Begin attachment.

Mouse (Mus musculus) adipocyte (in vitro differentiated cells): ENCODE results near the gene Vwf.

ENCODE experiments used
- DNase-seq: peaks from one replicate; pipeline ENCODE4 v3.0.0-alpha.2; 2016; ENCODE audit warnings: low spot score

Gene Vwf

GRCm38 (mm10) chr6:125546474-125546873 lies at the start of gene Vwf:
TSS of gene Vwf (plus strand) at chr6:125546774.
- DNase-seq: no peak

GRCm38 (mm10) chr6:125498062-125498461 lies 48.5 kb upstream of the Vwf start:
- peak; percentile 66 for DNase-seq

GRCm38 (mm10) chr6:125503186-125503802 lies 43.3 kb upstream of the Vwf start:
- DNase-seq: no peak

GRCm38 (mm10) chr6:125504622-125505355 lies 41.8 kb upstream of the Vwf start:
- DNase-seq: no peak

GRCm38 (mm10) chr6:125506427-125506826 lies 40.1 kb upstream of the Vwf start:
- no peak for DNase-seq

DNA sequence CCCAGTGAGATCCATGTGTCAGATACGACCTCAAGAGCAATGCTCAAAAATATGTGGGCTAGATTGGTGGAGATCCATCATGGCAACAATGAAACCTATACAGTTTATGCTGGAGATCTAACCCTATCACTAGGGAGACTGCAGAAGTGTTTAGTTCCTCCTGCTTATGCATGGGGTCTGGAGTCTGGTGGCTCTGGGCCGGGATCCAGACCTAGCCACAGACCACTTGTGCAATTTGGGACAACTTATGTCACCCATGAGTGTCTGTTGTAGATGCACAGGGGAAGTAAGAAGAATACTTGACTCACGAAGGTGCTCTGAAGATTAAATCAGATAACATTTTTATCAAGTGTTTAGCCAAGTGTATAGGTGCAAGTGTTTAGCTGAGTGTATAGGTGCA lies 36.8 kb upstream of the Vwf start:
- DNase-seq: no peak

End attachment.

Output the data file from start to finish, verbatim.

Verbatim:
Mouse (Mus musculus) adipocyte (in vitro differentiated cells): ENCODE results near the gene Vwf.

ENCODE experiments used
- DNase-seq: peaks from one replicate; pipeline ENCODE4 v3.0.0-alpha.2; 2016; ENCODE audit warnings: low spot score

Gene Vwf

GRCm38 (mm10) chr6:125546474-125546873 lies at the start of gene Vwf:
TSS of gene Vwf (plus strand) at chr6:125546774.
- DNase-seq: no peak

GRCm38 (mm10) chr6:125498062-125498461 lies 48.5 kb upstream of the Vwf start:
- peak; percentile 66 for DNase-seq

GRCm38 (mm10) chr6:125503186-125503802 lies 43.3 kb upstream of the Vwf start:
- DNase-seq: no peak

GRCm38 (mm10) chr6:125504622-125505355 lies 41.8 kb upstream of the Vwf start:
- DNase-seq: no peak

GRCm38 (mm10) chr6:125506427-125506826 lies 40.1 kb upstream of the Vwf start:
- no peak for DNase-seq

DNA sequence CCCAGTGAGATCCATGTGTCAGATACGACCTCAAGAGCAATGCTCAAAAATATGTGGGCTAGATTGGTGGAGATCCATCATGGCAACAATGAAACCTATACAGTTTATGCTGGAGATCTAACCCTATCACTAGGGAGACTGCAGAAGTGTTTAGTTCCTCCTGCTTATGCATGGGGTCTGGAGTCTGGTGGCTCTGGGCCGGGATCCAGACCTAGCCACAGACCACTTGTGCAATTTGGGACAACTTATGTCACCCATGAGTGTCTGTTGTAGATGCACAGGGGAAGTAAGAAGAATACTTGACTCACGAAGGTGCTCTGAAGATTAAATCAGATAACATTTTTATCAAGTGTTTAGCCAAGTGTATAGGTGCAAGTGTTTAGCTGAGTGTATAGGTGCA lies 36.8 kb upstream of the Vwf start:
- DNase-seq: no peak